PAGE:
What are people saying about The Pathway to Love:

“Insightful, practical, heartfully and psychologically sound, The Pathway to Love provides the steppingstones to creating genuine love in your life.  It is a must-read for those who value honesty, authentic commitment to self and other, and appreciate relationship as a vehicle to self-actualization.”

—Michael Bernard Beckwith, author of Spiritual Liberation~Fulfilling Your Soul’s Potential


More Reviews

You will wonder at times how she knew about you and a particular significant other because she seems to describe you and the relationship to a T. And, when you read the last page you will wish you had read it years and a number of relationships earlier.

Irene Conlan

I have read other books on this topic which spoke to me... This book, which I got in the Kindle version, pulled it all together for me--the biology, personal values, self identity, the human quest for belonging and intimacy. The book... brought to me great understanding. I wish I had ordered the paper version with the workbook. I ended up going back and ordering it.

Paula Markgraf Katz

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Entries in long-term relationships (3)


Is Your Spouse Your Roommate or Your Lover?

You can't believe it's summer already. Another school year has gone by. You are trying to decide where to go on vacation and any idea you have seems like a lot of effort. If you're really honest, the idea of a family vacation seems exhausting. Taking a long weekend away by yourself sounds so much more enticing. You look across the kitchen table at your husband. He is busy writing out checks and reminds you that he will be working late next week so you will need to pick up the kids from their various afternoon activities.

Things are comfortable between the two of you. After all, you’ve been married for almost two decades. The household runs smoothly. The kids' needs are taken care of. But you realize that you and your husband have settled into a life together that feels more like roommates and less like lovers. Over the years your sex life has slowly withered away to an early morning quickie every other month or so.  You think back on the days when your sex life was good. You made an effort to wear sexy lingerie—he made an effort to seduce you in the ways you liked—you both made an effort to mix it up and have fun. Now it seems like passion is the last thing on your minds, settling instead for a comfy night on the couch watching TV until it's time to get some sleep. And while you still have warm feelings for your spouse, that flame seems almost extinguished. Tonight as you sit across from your husband, you feel lonely, longing to reignite some passion—longing to look at him as your lover, once again.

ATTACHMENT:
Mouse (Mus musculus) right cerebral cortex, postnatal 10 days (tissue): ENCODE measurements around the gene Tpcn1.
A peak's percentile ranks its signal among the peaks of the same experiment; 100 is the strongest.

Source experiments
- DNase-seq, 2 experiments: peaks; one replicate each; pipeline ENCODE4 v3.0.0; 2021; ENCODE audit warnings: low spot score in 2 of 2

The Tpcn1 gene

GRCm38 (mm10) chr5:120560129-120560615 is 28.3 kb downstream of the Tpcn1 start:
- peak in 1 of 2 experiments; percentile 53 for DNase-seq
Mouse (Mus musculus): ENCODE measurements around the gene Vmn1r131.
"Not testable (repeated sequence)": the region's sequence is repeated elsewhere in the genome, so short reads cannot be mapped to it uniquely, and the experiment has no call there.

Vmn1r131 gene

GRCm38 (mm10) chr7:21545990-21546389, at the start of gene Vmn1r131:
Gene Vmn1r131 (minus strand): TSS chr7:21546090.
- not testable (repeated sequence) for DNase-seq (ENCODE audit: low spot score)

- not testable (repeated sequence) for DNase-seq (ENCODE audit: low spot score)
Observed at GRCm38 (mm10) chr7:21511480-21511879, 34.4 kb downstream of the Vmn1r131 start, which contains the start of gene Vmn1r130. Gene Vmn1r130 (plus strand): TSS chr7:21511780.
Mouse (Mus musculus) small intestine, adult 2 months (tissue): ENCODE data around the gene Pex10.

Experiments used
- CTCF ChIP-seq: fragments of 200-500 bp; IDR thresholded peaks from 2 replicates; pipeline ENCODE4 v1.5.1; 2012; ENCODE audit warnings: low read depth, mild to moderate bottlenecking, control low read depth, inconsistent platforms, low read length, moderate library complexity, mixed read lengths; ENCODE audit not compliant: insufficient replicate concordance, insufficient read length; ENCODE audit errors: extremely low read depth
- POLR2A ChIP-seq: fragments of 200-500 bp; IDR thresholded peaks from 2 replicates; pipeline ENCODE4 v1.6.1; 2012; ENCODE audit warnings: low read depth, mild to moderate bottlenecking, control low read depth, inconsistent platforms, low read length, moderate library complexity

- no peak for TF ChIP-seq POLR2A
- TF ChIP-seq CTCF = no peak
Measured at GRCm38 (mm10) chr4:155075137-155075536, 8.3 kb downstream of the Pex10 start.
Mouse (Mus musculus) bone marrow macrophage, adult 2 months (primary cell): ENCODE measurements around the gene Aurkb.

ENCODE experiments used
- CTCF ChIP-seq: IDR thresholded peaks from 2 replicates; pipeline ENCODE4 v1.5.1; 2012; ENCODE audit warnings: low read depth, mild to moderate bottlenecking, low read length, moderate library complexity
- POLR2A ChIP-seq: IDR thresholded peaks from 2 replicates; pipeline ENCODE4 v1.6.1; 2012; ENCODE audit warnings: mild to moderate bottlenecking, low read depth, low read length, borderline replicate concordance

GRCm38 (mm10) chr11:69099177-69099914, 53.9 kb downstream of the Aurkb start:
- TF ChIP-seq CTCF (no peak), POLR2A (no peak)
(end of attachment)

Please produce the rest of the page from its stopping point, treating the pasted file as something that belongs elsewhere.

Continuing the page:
If this scenario sounds familiar, you are not alone. Many couples after some years have gone by, or when the kids have moved out, look at each other as if they were compatible roommates. And for many, there comes a time when that comfort level is no longer acceptable. Couples hit a cross road every few years and for most couples, this cross road will be met at least once, if not more, throughout the lifetime of their relationship.

If you are experiencing the roommate blues, here are five things you can do to bring passion back into your relationship. Click Read in Browser to access full article

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Dealing With “The Empty Nest”

Many parents, who have devoted their time, energy, and identity on parenting, hit a crisis when the children are gone. Many couples, who have devoted their time, energy, and identity on parenting, will also find themselves in crisis when their last child leaves the home. This is not only common but a natural milestone that couples hit as they move through their lives. This time of year is the time that many young adults leave the nest for college or for good. It is important to address all the issues that surface during this important milestone, both on an individual as well as relational level. Here is my 4 step process for dealing with an empty nest.

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To truly know someone takes a lifetime, and then some

At the beginning of a romantic relationship when you are in the throes of phase one—object-fantasy, it is common to think you know someone more than you realistically could. It’s the time when you’re under the spell of “falling in love.” Although people feel like they know who someone is in a short period of time, most people logically understand that they cannot possible know someone that well given the limited time and experience you've had together. As time goes by and our relationships develop, there comes a time when we believe we know everything there is to know about our partners. For some this may take several years, for others it may entail decades. This is the moment we stop making inquiries as to whom our partner truly is. This is the time we are most vulnerable to complacency.

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